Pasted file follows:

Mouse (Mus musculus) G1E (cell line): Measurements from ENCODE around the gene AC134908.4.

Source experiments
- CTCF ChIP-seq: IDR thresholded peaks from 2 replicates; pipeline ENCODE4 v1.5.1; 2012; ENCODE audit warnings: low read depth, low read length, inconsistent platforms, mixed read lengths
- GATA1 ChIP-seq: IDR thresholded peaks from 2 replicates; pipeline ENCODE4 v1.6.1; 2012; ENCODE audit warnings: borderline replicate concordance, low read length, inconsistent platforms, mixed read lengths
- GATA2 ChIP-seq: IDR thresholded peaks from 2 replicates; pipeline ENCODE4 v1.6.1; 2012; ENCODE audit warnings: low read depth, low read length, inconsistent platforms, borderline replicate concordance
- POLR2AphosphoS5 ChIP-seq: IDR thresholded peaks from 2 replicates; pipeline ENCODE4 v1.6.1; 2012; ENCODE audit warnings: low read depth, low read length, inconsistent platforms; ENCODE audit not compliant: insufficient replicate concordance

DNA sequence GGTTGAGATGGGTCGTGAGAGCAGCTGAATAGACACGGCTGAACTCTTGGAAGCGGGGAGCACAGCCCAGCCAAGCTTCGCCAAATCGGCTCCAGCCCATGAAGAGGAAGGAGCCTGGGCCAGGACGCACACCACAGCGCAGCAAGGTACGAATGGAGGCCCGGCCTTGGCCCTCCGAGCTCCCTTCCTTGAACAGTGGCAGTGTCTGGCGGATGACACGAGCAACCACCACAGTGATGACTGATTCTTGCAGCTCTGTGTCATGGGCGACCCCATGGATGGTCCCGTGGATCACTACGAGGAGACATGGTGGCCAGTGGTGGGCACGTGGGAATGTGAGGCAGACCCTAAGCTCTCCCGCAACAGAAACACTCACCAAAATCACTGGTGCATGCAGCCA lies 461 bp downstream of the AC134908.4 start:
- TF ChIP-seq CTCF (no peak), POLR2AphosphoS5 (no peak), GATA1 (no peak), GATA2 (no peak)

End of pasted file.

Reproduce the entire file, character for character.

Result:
Mouse (Mus musculus) G1E (cell line): Measurements from ENCODE around the gene AC134908.4.

Source experiments
- CTCF ChIP-seq: IDR thresholded peaks from 2 replicates; pipeline ENCODE4 v1.5.1; 2012; ENCODE audit warnings: low read depth, low read length, inconsistent platforms, mixed read lengths
- GATA1 ChIP-seq: IDR thresholded peaks from 2 replicates; pipeline ENCODE4 v1.6.1; 2012; ENCODE audit warnings: borderline replicate concordance, low read length, inconsistent platforms, mixed read lengths
- GATA2 ChIP-seq: IDR thresholded peaks from 2 replicates; pipeline ENCODE4 v1.6.1; 2012; ENCODE audit warnings: low read depth, low read length, inconsistent platforms, borderline replicate concordance
- POLR2AphosphoS5 ChIP-seq: IDR thresholded peaks from 2 replicates; pipeline ENCODE4 v1.6.1; 2012; ENCODE audit warnings: low read depth, low read length, inconsistent platforms; ENCODE audit not compliant: insufficient replicate concordance

DNA sequence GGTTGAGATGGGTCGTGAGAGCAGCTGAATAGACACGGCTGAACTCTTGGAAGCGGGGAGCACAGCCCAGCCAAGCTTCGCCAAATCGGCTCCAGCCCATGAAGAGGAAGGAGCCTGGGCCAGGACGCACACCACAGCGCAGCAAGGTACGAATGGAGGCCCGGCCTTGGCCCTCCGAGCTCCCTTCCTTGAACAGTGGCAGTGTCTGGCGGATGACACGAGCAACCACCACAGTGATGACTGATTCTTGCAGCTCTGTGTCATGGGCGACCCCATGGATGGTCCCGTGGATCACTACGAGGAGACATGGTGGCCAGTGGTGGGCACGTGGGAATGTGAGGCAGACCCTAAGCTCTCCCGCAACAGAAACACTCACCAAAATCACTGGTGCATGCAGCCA lies 461 bp downstream of the AC134908.4 start:
- TF ChIP-seq CTCF (no peak), POLR2AphosphoS5 (no peak), GATA1 (no peak), GATA2 (no peak)